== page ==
What ever your choice, if you are using a power tool for grout removal, you will need to wear a mask and eye protection – it can be a very dusty process and you don't want a stray piece to kick up in your eye. Whatever method you choose, you need to remove all or most of the grout. Remember: you aren’t just scraping the grout you are removing it, or at least enough to ensure a good adhesion for the new grout.
• After the old grout has been removed clean the grout lines with a vacuum. Check to ensure that all bits and pieces of grout have been removed before you apply the new stuff.
• Mix your grout. There are pre-mixed grouts available but they just don’t hold up as well as the mix-it-yourself option. The pre-mixed formulas also include an acrylic additive which makes it harder to work with. Also, there are areas where pre-mixes are not suited for (ie your shower floor – the shower will actually wash the grout right out of the lines). Go with the powdered mix and a bucket. Don some rubber gloves add the recommended water and mix it like a mud pie. You can purchase mixing blades but we found it easier to mix by hand (do not try this without gloves unless you like EXTREMELY dry hands for a week). You can then use your hands and the rubber gloves in lieu of a grout float. Whether you decide to mix it with a paddle or your hands rubber gloves are a good idea (Why risk messing up the new manicure)?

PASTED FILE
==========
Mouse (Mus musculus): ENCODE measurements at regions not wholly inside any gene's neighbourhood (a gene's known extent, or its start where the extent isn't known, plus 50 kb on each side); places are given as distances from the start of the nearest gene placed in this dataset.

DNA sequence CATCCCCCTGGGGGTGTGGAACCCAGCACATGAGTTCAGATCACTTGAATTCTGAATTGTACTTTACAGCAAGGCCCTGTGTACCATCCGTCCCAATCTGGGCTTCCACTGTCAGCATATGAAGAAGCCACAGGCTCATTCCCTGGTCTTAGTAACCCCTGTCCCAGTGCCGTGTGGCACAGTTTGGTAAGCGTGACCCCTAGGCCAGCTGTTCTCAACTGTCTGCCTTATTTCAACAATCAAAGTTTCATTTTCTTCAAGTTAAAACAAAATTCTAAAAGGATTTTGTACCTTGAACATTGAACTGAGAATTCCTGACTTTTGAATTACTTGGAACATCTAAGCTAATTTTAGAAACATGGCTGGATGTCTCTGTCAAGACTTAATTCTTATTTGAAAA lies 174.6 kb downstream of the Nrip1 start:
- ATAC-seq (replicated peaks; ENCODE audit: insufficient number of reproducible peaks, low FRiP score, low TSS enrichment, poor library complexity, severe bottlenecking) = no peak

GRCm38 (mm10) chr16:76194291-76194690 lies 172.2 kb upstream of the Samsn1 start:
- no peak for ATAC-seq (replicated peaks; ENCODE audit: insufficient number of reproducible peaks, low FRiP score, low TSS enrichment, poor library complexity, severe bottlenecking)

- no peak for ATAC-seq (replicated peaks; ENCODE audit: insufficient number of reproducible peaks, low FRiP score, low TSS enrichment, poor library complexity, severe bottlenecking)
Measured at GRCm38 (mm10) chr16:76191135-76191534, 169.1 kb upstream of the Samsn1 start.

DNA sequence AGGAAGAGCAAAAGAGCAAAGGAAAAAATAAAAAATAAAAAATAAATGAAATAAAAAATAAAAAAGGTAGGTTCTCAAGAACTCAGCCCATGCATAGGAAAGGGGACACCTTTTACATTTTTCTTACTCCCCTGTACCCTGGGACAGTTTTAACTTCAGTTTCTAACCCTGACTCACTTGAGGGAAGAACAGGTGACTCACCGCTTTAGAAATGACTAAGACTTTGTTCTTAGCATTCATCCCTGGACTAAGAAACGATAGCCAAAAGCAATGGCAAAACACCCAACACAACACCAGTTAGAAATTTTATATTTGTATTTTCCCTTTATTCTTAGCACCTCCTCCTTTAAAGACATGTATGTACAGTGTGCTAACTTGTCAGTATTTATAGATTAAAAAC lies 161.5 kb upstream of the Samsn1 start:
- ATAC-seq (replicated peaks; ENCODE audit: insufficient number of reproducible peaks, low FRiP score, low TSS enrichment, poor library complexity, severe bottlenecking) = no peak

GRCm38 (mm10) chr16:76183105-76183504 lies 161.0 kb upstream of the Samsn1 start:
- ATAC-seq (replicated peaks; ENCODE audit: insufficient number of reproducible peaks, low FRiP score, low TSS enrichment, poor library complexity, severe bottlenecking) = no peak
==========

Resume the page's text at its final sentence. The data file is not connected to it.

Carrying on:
• Apply the new grout using a grout float (or your rubber glove clad hands). You will also need a bucket of water and a sponge to wipe away the excess grout and a clean rag. Use the correct type of grout – unsanded should only be used on grout lines THINNER than 1/8”, use sanded for everything else (yes, including polished stone). DO NOT leave excess grout sitting on tile to cure. Wipe the tile down as you go, changing the water as needed. After you have finished wiping everything down wait a few hours then wipe the haze off with a clean rag.
• Allow the area to dry. Grout cures harder if it is allowed to dry slowly. Drying slower also reduces cracking. We prefer to cover the wet grout with plastic to allow the moisture to slowly evaporate over the course of a few days. Depending on your location you may not need to do this. Once the grout has dried, seal it with the proper sealant. You’re all done. Remember to reseal the grout at least annually – you probably don’t want to have to go through this again.